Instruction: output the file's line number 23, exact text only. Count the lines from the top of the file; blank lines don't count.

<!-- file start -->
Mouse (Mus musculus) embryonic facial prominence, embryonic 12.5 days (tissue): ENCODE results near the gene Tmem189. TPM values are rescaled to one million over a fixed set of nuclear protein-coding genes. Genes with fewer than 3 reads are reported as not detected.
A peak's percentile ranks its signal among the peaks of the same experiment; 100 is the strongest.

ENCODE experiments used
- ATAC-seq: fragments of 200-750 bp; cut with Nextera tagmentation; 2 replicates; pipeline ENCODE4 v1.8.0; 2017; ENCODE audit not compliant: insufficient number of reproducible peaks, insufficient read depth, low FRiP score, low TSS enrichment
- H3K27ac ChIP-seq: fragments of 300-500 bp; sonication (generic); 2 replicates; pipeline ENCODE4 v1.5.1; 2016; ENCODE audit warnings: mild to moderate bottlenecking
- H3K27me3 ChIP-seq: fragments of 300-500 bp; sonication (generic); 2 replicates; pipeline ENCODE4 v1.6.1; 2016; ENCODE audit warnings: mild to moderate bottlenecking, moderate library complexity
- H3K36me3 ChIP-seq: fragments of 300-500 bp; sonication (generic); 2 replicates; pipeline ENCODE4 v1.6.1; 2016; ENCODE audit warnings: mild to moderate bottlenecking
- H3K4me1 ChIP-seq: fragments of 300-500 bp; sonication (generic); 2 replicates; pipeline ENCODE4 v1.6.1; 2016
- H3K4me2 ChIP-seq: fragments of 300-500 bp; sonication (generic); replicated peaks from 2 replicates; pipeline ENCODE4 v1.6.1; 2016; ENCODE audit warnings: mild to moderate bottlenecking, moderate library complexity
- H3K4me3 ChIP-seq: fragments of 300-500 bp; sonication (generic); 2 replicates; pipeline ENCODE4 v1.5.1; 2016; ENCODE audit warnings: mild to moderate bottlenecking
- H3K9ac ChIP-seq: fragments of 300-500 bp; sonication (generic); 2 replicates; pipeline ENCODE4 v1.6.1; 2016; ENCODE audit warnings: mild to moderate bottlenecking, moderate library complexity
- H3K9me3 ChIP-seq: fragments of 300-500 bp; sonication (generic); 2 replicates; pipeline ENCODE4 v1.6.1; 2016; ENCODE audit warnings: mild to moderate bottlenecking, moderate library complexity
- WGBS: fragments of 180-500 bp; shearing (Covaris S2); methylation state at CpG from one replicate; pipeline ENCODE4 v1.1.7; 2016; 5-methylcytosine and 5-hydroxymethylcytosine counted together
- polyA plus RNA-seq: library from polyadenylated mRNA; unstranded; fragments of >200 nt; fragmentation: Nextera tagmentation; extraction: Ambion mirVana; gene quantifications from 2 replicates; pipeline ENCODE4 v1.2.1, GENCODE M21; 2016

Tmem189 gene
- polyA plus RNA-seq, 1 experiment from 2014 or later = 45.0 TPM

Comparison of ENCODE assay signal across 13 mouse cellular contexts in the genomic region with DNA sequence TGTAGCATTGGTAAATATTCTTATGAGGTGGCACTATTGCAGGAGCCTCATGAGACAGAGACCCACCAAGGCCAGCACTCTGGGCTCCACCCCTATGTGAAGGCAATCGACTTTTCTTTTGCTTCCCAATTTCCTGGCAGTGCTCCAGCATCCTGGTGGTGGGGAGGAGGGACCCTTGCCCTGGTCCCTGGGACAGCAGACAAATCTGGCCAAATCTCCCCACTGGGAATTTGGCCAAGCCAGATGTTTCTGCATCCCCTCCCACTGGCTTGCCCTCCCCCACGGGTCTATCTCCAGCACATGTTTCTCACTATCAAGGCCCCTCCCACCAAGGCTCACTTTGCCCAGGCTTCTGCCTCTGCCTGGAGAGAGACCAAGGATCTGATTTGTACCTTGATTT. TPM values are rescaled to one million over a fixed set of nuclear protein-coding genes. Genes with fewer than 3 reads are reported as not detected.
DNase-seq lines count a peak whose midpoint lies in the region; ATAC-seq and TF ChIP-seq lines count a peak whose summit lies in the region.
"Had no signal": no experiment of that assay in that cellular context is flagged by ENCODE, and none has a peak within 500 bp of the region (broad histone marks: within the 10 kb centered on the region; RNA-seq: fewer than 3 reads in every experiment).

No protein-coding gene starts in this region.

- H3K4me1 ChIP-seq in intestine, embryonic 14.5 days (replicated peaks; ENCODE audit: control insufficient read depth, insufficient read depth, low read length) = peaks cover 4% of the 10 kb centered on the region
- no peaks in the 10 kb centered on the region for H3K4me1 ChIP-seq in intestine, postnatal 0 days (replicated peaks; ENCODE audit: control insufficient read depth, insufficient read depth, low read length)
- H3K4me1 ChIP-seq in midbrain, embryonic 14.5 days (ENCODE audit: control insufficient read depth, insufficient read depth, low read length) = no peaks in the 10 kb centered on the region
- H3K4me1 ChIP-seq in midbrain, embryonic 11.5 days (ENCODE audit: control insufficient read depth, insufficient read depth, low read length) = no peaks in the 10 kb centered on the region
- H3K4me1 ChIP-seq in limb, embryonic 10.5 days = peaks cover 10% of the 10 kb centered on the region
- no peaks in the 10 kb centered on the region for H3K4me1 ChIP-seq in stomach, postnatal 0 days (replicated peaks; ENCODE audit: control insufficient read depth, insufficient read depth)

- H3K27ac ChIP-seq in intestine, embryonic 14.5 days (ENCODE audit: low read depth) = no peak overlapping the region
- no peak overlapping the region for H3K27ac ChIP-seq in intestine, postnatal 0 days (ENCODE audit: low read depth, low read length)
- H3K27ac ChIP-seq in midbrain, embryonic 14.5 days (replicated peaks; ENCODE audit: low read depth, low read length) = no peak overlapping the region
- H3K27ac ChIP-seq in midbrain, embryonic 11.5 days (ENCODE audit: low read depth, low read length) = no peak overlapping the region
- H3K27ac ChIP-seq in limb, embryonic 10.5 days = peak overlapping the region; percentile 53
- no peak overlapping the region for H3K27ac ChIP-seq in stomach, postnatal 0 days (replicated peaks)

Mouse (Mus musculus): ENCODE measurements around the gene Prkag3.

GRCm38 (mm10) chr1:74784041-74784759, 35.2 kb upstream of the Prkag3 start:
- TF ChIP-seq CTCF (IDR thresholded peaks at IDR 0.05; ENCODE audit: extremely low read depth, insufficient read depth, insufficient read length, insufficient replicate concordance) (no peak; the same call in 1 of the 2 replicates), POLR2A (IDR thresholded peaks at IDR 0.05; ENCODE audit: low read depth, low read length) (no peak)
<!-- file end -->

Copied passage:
- H3K4me1 ChIP-seq in midbrain, embryonic 14.5 days (ENCODE audit: control insufficient read depth, insufficient read depth, low read length) = no peaks in the 10 kb centered on the region